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Portage Theater Sold By Eddie Carranza To Investment Firm For $2.5M

By Heather Cherone | March 24, 2016 5:31am | Updated on March 24, 2016 9:38am
 The Portage Theater was sold Wednesday, officials involved in the deal said.
The Portage Theater was sold Wednesday, officials involved in the deal said.
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DNAinfo/Quinn Ford

PORTAGE PARK — The Portage Theater has been sold to a real estate investment firm, officials said late Wednesday night.

Along with the the former movie palace in the heart of the Six Corners Shopping District, owner Eddie Carranza sold the 34 apartments and eight storefronts in the theater's ornate building for $2.5 million on March 18 to BCL Multi Family LLC, which is part of the Northbrook-based private equity firm Barnett Capital Ltd., records show.

Charlie Burns will continue to operate the theater at 4050 N. Milwaukee Ave. under a lease agreement with the theater's new owner, said Justin Weber, the broker handling the sale.

“You have no idea how hard it is to turn these buildings around," Carranza said via text message Wednesday night. "We work hard and invest a lot to turn these theaters around.”

Heather Cherone talks about the many changes going on in Portage Park.

Two major developments are planned near the Portage Theater, which supporters say have the potential to reverse more than two decades of stagnation in the area once known as the city's premiere shopping destination outside the Loop. 

Ald. John Arena (45th) welcomes the theater's new owners, said Owen Brugh, the alderman's chief of staff, noting that Arena had long been critical of Carranza's ownership of the Portage Theater.

"We are optimistic that the new owners will be good stewards of the Portage Theater, which is critical to the continued revitalization of Six Corners," Brugh said.

Carranza still owns the Patio Theater on Portage Park's western edge in the Irving Austin Business District. That theater also is managed by Burns, who did not return a phone call late Wednesday.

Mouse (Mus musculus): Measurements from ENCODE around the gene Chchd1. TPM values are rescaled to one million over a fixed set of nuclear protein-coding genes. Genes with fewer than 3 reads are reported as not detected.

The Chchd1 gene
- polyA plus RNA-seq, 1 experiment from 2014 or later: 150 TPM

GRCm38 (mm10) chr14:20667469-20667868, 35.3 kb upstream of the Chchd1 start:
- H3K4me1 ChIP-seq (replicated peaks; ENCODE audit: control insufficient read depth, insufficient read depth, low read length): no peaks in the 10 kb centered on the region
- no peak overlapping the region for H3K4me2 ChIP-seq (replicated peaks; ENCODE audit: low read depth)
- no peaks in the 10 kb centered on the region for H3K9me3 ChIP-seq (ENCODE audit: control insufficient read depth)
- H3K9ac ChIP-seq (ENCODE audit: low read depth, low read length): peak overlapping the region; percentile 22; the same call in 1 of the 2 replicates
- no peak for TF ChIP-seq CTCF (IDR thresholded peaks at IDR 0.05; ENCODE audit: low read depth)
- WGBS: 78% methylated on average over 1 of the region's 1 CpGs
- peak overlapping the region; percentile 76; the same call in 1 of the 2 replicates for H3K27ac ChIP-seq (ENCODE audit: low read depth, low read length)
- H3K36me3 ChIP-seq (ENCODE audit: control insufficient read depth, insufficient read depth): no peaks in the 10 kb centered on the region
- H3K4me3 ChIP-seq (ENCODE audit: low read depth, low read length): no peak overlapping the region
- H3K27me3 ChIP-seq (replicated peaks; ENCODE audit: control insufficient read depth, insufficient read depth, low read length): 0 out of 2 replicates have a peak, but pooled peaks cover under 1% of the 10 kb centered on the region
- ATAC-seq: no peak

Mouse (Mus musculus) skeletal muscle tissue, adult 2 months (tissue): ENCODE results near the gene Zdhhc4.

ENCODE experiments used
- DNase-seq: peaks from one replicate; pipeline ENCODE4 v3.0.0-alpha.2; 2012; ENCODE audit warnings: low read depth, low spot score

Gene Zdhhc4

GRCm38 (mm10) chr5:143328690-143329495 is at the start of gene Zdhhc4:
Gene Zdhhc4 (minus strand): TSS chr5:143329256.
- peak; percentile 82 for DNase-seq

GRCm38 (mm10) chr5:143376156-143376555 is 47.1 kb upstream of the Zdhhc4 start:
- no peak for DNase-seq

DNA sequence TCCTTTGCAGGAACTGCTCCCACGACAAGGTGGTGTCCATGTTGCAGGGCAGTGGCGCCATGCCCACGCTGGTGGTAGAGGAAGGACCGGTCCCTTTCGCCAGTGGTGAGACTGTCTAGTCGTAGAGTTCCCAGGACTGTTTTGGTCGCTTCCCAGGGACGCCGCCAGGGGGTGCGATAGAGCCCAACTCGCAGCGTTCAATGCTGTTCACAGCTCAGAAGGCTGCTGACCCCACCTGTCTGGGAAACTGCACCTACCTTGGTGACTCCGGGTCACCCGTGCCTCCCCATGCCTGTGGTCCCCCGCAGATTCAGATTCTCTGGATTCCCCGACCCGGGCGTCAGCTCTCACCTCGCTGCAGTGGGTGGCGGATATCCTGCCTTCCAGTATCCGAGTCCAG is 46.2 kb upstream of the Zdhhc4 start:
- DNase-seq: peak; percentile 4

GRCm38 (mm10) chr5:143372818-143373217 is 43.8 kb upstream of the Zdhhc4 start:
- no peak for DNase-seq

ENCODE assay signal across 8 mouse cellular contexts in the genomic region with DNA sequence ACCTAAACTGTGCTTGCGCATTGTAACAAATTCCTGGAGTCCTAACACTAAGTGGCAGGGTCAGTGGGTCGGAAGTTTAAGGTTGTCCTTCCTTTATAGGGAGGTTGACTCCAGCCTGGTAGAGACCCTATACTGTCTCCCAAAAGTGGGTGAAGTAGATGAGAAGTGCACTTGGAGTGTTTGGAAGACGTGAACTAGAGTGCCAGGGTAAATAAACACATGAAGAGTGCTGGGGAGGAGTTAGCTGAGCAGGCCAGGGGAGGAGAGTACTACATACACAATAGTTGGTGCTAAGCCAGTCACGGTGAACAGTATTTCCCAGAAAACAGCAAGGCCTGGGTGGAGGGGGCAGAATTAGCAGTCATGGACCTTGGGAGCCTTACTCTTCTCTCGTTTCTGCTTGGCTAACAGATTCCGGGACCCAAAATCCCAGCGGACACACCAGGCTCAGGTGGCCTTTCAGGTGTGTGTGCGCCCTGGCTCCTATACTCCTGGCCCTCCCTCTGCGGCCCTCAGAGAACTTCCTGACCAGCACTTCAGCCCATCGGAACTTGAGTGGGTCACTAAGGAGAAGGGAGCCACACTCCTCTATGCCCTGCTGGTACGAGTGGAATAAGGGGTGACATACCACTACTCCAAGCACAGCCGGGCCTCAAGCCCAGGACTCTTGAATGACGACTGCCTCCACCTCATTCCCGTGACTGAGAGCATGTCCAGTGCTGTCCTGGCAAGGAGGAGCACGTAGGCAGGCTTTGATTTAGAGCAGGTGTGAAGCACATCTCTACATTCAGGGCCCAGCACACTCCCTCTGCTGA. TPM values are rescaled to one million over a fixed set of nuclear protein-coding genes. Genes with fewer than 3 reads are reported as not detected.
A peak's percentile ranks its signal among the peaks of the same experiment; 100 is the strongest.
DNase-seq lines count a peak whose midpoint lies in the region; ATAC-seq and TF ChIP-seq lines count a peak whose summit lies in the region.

Weber and Jordan Gottlieb with Essex Realty Group declined to comment on whether the sale of the Portage Theater, storefronts and apartments was related to Carranza's ownership of the Patio Theater, which he bought last fall for $2.5 million.

Last September, Carranza bought the Plum Tree National Golf Course in Woodstock, about 70 miles from Chicago. The 268-acre property had been listed for sale at $1.5 million.

Carranza owned the Portage Theater for nearly four tumultuous years.

For much of that time, Carranza was at odds with Arena, who has made it his priority to restore Six Corners to a measure of its former glory, when it drew shoppers from all over the city and suburbs.

Carranza threatened to evict the the theater's longtime operators, who helped restore the theater after it had been shuttered for years, angering Arena and many longtime residents of Six Corners. Eventually, he bought them out, and took over operations at the theater.

Carranza repeatedly promised he would restore the nearly century-old theater to a measure of its former grandeur. No plans ever materialized.

The conflict between Arena and Carranza reached a fever pitch in spring 2013 when Carranza moved to operate the theater himself.

Shortly afterward, city officials revoked Carranza's license to serve alcohol at the Congress Theater after city officials determined the theater "created a nuisance" in Logan Square because of five separate illegal incidents involving drugs from September 2011 to April 2012.

Several weeks later, city officials closed the Congress because of building violations.

Carranza closed the Portage Theater in May 2013 after Arena said he would not allow Carranza to take over the liquor and public place of amusement licenses at the Six Corners theater because of Carranza's pockmarked track record at the Congress.

Because Carranza lost his liquor license at the Congress, city ordinance prohibited him from serving alcohol at another venue, requiring him to lease the theater.

The Portage Theater reopened in June 2014 under Burns' management — and with a liquor license — over the strenuous objections of Arena.

While the theater operated smoothly for the most part after it reopened, a man was shot after a dance party in June, and Arena said the theater was a "recipe for disaster" after a dangerously overcrowded hip-hop show in November.

That same month, tenants of the theater building's apartments represented by the Metropolitan Tenants Organization took Carranza to court, accusing him of forcing them to live in substandard apartments with no heat and water because he was more than $100,000 behind on payments to utilities.

There have been only two events at the Patio since January.

Earlier this month, Burns and his team asked city officials to allow them to serve alcohol at the Patio, a move Ald. Nicholas Sposato (38th) initially said he would block.

But Sposato agreed to host a community meeting set for 6 p.m. Tuesday to allow Burns to detail his plans for the theater before he made a final decision on whether he would support the application for a liquor license.

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